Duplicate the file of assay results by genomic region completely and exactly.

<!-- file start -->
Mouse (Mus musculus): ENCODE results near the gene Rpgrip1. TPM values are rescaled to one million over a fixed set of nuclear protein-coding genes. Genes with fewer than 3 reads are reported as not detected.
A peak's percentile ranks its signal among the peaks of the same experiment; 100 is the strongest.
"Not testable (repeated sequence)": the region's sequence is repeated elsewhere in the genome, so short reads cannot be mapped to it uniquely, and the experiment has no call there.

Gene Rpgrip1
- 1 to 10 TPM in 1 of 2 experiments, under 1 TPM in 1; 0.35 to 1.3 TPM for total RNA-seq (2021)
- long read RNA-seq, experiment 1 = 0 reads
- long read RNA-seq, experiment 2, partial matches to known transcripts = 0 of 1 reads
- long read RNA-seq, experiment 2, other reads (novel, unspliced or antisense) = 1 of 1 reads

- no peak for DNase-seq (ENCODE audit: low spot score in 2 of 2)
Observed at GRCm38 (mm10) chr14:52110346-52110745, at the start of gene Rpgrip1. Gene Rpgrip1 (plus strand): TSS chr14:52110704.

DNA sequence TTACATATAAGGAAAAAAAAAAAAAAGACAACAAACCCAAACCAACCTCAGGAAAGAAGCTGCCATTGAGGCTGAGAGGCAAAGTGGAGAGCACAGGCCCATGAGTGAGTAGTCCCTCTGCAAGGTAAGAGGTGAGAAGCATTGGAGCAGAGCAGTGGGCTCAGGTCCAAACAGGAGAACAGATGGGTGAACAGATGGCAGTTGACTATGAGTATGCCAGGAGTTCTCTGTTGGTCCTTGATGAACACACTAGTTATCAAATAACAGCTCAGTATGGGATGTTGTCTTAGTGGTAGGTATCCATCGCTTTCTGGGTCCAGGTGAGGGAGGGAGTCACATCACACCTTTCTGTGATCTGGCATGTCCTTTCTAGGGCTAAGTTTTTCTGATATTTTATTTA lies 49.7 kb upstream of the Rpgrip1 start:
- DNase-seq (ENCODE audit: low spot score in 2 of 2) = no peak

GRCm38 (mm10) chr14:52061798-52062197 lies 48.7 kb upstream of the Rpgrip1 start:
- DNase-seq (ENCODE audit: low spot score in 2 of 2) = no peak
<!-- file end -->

Mouse (Mus musculus): ENCODE results near the gene Rpgrip1. TPM values are rescaled to one million over a fixed set of nuclear protein-coding genes. Genes with fewer than 3 reads are reported as not detected.
A peak's percentile ranks its signal among the peaks of the same experiment; 100 is the strongest.
"Not testable (repeated sequence)": the region's sequence is repeated elsewhere in the genome, so short reads cannot be mapped to it uniquely, and the experiment has no call there.

Gene Rpgrip1
- 1 to 10 TPM in 1 of 2 experiments, under 1 TPM in 1; 0.35 to 1.3 TPM for total RNA-seq (2021)
- long read RNA-seq, experiment 1 = 0 reads
- long read RNA-seq, experiment 2, partial matches to known transcripts = 0 of 1 reads
- long read RNA-seq, experiment 2, other reads (novel, unspliced or antisense) = 1 of 1 reads

- no peak for DNase-seq (ENCODE audit: low spot score in 2 of 2)
Observed at GRCm38 (mm10) chr14:52110346-52110745, at the start of gene Rpgrip1. Gene Rpgrip1 (plus strand): TSS chr14:52110704.

DNA sequence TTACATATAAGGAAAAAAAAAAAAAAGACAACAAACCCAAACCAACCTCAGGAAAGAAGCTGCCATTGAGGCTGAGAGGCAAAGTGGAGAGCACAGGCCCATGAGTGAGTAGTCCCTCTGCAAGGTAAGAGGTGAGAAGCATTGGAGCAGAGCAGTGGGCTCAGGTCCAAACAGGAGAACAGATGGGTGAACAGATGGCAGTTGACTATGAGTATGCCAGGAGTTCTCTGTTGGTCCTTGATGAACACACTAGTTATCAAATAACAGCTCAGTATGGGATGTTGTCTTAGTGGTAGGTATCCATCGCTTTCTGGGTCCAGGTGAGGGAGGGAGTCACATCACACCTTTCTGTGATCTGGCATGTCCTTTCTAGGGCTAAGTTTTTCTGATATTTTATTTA lies 49.7 kb upstream of the Rpgrip1 start:
- DNase-seq (ENCODE audit: low spot score in 2 of 2) = no peak

GRCm38 (mm10) chr14:52061798-52062197 lies 48.7 kb upstream of the Rpgrip1 start:
- DNase-seq (ENCODE audit: low spot score in 2 of 2) = no peak